Accepting North Korean nukes is not an option

The weapon that makes North Korea more dangerous
The weapon that makes North Korea more dangerous

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The weapon that makes North Korea more dangerous 01:12

Hamish de Bretton-Gordon, a former British Army officer, is director of Doctors Under Fire, a campaign against attacks on hospitals in war zones. He is also the chemical, biological, radiological and nuclear adviser to the Union of Medical Care and Relief Organizations. The views expressed here are his own.

(CNN)Over the weekend, North Korea successfully tested what it claims to be a hydrogen bomb. After months of increasingly impressive missile launches -- and threats from North Korean leader Kim Jong Un of striking the US territory of Guam -- the reality of North Korea possessing a nuclear-tipped missile that could hit the US seems to be creeping ever closer.

But is Kim's latest stunt just extravagant bluff in response to US and Korean military activity around the Korean Peninsula and strong condemnation from the UN, or is it something we need to take very seriously?
The people of South Korea appear to be not overly vexed, but then have the Terminal High Altitude Defense system -- THAAD -- which could keep them safe, even in the event of a nuclear strike.
Whatever you think of Kim Jong Un -- his motives, his credibility, even his sanity -- it should be noted that, thus far, he has done exactly what he said he would do in relation to his development of weapons. Everything, that is, except yet attack the US.
    The international community has appeared somewhat complacent over the North Korea nuclear capabilities hitherto, despite Kim's claims.
    Until relatively recently, we believed his nuclear threat was an atomic device and that his missile capability was not an ICBM, but less sophisticated, with a shorter range and only capable of delivering a limited payload.
    Now, it is not beyond possibility that he has an atomic bomb capable of yielding 20 kilotons which could be fitted to an ICBM with a range of 4,000 kilometers. This brings Guam, Japan -- and many others -- in range.
    It is the "many others" that I am most worried about. Guam, South Korea and Japan have effective missile defense systems. The "others" do not.
    North Korea's apparent possession of an atomic bomb was already causing serious concern. But the possibility of it possessing a hydrogen bomb is even more terrifying.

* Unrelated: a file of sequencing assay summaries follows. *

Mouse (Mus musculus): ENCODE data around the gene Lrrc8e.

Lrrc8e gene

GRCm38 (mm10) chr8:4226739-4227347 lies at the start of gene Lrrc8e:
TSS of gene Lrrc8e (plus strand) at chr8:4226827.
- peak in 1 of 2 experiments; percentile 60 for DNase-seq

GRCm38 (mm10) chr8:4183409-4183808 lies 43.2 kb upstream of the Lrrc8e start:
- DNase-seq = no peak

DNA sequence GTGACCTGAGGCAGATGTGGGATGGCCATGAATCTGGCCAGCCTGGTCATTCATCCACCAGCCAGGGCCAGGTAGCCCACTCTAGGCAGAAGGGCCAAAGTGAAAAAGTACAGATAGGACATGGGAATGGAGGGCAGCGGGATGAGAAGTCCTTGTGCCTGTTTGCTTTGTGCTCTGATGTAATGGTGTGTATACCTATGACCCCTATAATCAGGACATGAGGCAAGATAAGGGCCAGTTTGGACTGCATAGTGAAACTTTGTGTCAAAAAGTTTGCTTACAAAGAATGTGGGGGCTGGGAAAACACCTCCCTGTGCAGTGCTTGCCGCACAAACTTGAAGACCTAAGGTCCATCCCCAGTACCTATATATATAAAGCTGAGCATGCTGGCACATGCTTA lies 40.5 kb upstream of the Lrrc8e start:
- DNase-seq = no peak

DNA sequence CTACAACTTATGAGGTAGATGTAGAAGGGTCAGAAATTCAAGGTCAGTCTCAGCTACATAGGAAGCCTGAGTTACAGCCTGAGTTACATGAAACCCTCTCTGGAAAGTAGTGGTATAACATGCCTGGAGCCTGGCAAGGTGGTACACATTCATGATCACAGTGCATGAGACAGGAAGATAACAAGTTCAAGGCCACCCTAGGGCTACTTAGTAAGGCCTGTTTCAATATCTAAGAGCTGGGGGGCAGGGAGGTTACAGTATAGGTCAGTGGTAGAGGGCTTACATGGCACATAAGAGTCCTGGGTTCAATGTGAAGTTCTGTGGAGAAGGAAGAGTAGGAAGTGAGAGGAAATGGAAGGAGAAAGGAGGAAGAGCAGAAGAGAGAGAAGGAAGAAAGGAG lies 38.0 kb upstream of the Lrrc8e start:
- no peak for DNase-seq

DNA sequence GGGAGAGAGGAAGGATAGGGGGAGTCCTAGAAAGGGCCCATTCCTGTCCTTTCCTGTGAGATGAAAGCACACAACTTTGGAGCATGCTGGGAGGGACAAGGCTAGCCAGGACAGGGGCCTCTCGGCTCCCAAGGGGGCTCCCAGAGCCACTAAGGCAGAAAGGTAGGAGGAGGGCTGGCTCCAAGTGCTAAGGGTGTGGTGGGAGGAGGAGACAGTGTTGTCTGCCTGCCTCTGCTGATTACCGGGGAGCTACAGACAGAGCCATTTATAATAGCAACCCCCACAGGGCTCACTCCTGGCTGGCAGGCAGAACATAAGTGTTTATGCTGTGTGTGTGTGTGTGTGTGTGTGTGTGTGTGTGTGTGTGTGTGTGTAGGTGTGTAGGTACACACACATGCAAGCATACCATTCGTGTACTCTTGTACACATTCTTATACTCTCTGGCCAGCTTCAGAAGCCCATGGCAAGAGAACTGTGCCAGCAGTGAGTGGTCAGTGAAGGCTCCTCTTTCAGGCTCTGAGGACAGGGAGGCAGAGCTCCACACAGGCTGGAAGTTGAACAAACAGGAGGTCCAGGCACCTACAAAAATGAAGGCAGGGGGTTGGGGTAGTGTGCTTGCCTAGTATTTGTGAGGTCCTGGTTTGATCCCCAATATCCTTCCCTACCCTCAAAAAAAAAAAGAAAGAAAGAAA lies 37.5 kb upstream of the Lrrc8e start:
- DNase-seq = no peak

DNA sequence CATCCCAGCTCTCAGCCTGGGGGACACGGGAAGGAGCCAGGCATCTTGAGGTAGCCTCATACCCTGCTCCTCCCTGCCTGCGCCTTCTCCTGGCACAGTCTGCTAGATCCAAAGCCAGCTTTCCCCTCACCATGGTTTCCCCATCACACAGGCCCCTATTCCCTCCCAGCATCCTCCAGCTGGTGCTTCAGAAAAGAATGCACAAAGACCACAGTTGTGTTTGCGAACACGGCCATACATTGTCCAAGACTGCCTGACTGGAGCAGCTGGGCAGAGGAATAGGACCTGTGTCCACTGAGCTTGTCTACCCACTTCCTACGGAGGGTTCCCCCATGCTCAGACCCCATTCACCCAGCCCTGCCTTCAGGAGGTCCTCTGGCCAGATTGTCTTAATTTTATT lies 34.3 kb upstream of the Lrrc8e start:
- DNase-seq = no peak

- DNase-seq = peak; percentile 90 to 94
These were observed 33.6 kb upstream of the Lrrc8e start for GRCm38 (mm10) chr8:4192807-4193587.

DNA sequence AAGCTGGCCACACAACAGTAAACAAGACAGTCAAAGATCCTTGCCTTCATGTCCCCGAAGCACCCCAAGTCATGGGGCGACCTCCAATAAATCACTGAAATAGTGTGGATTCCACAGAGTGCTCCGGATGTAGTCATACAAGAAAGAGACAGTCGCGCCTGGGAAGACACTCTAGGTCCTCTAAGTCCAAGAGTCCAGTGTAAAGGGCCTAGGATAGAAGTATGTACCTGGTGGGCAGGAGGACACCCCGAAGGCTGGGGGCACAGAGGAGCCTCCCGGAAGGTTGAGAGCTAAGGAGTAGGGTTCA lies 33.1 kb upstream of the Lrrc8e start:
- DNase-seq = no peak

S. Korea: N. Korea has miniaturized nukes
    S. Korea: N. Korea has miniaturized nukes

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    S. Korea: N. Korea has miniaturized nukes 01:32
    A 20-kiloton atomic bomb would demolish several blocks in a major city. A hydrogen bomb that was physically similar in size could yield 1,000 kilotons and devastate a whole city.
    The science and technical capability to produce a workable hydrogen bomb is also significantly more challenging. Nevertheless, on current performance, North Korea could achieve this relatively soon if not prevented by diplomatic or military means.
    To put how terrifying this is in context, the Second World War bomb recently found in Germany was, according to reports, a mere 1.4 tonnes, but required roughly 60,000 people to be evacuated from Frankfurt to ensure their safety.
    No paths to ending this crisis appear to be attractive or effective.
    Can the international community -- as some have suggested -- accept a nuclear-capable North Korea and rely on mutually assured destruction between the US and North Korea to work as a preventative measure? Even if MAD prevents Kim from striking US allies, that's not the end of the international community's problems.
    One should not forget it was the North Koreans, according to the CIA, who helped the Syrian regime develop its nuclear capability by building an undisclosed nuclear reactor, which was eventually destroyed by Israeli jets in 2007.
    One should not forget also, that only recently the Organisation for the Prohibition of Chemical Weapons (OPCW) intercepted two North Korean ships destined for Syria containing chemical weapons and the wherewithal to make more.
    And of course, the North Korean regime still stands accused of having recently used the nerve agent VX to assassinate Kim Jong Nam in Kuala Lumpa. South Korean officials estimate that the North is sitting on between 2,500 and 5,000 tonnes of this deadly weapon.
    Whatever the motivation is for Kim Jong Un to have a nuclear capability -- be it credibility on the world stage, or even state expansion -- it cannot be allowed to persist.
    For one thing, his ability to give other despots and terrorists WMD leads to the horrific prospect of ISIS acquiring these weapons in return for much-needed hard cash. It's hard to see ISIS having any scruples about such an arrangement -- or indeed using such a weapon in areas that they are currently fighting the US in the Middle East.
    There appear to be no good solutions, but if diplomacy fails -- which must be given a good run by all, especially Russia and China -- there must be a plan to destroy this capability militarily for the sake of future generations.
    So yes, we need to take this recent development and the threat it represents very seriously indeed. It will not go away on its own.